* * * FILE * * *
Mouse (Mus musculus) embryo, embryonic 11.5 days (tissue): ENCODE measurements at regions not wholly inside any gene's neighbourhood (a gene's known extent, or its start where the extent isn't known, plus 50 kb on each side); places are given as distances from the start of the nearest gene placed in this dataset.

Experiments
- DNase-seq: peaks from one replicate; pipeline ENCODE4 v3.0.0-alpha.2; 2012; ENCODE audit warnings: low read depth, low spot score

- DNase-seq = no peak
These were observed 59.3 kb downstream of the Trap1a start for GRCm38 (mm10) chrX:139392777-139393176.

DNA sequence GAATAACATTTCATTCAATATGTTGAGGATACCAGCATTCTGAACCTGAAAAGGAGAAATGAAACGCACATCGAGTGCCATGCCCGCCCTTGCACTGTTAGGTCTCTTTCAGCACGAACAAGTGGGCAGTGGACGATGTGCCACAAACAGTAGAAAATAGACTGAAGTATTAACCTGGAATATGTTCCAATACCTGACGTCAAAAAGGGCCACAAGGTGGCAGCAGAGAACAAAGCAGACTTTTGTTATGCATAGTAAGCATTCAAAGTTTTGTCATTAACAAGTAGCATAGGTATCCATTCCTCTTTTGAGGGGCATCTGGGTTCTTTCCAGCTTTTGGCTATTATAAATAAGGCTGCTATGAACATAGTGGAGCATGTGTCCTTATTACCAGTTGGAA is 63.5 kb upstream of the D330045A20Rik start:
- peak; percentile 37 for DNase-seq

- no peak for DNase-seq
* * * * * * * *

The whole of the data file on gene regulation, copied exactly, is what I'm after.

Mouse (Mus musculus) embryo, embryonic 11.5 days (tissue): ENCODE measurements at regions not wholly inside any gene's neighbourhood (a gene's known extent, or its start where the extent isn't known, plus 50 kb on each side); places are given as distances from the start of the nearest gene placed in this dataset.

Experiments
- DNase-seq: peaks from one replicate; pipeline ENCODE4 v3.0.0-alpha.2; 2012; ENCODE audit warnings: low read depth, low spot score

- DNase-seq = no peak
These were observed 59.3 kb downstream of the Trap1a start for GRCm38 (mm10) chrX:139392777-139393176.

DNA sequence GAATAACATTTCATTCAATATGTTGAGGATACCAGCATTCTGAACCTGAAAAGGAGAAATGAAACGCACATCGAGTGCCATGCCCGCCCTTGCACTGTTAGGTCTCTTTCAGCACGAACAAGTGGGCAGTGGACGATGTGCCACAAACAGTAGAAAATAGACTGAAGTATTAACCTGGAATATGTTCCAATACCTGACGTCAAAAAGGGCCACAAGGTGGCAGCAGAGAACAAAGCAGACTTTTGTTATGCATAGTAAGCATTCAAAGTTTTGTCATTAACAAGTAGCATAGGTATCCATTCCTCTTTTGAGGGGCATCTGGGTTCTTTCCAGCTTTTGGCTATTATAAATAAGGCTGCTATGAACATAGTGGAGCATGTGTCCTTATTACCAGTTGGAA is 63.5 kb upstream of the D330045A20Rik start:
- peak; percentile 37 for DNase-seq

- no peak for DNase-seq